Here’s my latest article on McKnight’s Long-Term Care News:
At the front desk, the workers were having an argument. Some residents watched the proceedings with interest and others with expressions of alarm. A waiting family member shifted from one leg to another and began sighing with exasperation as the loud conversation wore on without her presence being acknowledged.
We may talk about the term “customer service” and ask our staff members to avoid public arguments like the one above, but nevertheless, similar situations happen every day. Why does it matter so much? Using the model of the family as a guide, I discuss the psychological importance of good customer service in all our interactions.
With other staff members – Just as the relationship between parents forms the foundation of a family, our relationships with our coworkers are the foundation of good customer service.
o As shown in the above example, the residents observe how we treat one another. If our conversations are respectful and collegial, residents feel comfortable discussing concerns because they perceive their caregivers to be levelheaded and understanding. Angry, shaming interactions between staff members create an unsafe environment, making residents less likely to share information — including details that may affect medical care.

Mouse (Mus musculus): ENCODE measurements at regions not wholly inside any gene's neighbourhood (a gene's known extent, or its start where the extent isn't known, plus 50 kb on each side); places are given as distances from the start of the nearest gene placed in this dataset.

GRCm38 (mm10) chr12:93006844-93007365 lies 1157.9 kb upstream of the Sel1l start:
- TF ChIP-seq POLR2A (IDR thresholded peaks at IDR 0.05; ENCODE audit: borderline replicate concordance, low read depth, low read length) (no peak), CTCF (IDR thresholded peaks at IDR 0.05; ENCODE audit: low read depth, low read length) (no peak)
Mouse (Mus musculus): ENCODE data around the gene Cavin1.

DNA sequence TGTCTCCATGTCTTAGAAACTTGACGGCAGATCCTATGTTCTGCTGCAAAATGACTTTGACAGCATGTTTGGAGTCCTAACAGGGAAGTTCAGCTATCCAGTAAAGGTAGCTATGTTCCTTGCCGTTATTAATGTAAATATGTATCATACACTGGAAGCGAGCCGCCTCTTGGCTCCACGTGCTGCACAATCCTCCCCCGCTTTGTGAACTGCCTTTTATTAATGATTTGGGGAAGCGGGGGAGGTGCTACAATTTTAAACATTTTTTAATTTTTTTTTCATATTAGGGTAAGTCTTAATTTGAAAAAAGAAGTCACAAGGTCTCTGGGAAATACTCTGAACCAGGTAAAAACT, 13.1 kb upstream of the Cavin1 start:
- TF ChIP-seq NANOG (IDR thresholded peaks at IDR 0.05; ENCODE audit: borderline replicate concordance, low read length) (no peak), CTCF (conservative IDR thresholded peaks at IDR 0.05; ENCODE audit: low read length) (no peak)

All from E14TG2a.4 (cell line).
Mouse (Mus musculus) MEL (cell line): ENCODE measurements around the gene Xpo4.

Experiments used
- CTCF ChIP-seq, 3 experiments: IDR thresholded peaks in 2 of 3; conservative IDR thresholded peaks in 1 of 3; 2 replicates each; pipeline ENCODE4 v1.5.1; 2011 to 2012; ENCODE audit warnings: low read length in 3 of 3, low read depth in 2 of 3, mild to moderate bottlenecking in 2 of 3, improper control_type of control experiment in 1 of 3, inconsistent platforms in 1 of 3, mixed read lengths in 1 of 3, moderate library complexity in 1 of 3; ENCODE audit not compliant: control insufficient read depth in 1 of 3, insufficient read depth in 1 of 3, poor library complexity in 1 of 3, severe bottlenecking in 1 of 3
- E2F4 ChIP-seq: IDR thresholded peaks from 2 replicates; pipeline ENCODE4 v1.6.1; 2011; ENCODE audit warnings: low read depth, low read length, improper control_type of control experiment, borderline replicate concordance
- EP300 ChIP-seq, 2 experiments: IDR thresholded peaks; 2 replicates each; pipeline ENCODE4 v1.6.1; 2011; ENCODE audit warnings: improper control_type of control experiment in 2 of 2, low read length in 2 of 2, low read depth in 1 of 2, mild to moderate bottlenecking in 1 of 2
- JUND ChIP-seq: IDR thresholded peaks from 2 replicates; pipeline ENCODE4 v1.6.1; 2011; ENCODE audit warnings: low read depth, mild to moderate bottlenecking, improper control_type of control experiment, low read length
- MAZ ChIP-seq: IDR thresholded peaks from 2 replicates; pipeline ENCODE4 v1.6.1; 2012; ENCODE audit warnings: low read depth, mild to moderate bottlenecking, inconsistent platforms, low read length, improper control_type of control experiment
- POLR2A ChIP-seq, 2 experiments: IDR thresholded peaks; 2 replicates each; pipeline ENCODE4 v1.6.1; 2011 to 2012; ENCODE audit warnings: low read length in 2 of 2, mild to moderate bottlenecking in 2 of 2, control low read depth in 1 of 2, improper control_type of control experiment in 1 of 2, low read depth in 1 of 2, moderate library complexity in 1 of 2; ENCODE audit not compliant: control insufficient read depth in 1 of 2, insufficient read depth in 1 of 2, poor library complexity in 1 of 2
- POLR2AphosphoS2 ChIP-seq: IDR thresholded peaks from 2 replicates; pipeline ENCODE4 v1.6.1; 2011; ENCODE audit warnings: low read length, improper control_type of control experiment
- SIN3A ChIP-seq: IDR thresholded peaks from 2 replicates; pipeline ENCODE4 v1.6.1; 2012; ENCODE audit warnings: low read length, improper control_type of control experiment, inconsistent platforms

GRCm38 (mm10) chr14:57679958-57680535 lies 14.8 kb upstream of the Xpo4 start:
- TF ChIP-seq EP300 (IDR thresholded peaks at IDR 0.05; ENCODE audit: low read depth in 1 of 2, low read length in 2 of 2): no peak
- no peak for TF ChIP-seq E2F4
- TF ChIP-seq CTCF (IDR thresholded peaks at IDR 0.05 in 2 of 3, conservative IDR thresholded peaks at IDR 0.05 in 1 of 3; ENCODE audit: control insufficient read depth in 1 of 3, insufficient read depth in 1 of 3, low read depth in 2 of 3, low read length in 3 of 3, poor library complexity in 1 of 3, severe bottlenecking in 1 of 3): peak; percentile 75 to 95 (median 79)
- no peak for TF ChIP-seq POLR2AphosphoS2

o Difficult interactions with coworkers are frequently transmitted to resident care. This is known in psychological terms as displacement. In the classic case, the boss yells at the father, who comes home and yells at his wife, who yells at the kid, who kicks the dog. If the nursing supervisor publicly criticizes the nurse who then chastises the aide, the residents are likely to be on the receiving end of the aide’s aggravation. Alternatively, if the nursing supervisor compliments the nurse who in turn praises the aide, the residents are more like to be met with a cheerful, upbeat caregiver.
o How senior staff members talk to subordinates is passed along to the next level of subordinates, not just through displacement, but also through modeling. Senior staffers are showing through example “how we handle things here.” When an administrator uses “teachable moments” to calmly point out what aspects of a crisis were managed well and what could be done differently for mismanaged parts, this becomes its own teachable moment in terms of how to provide constructive feedback.
For the entire article, visit: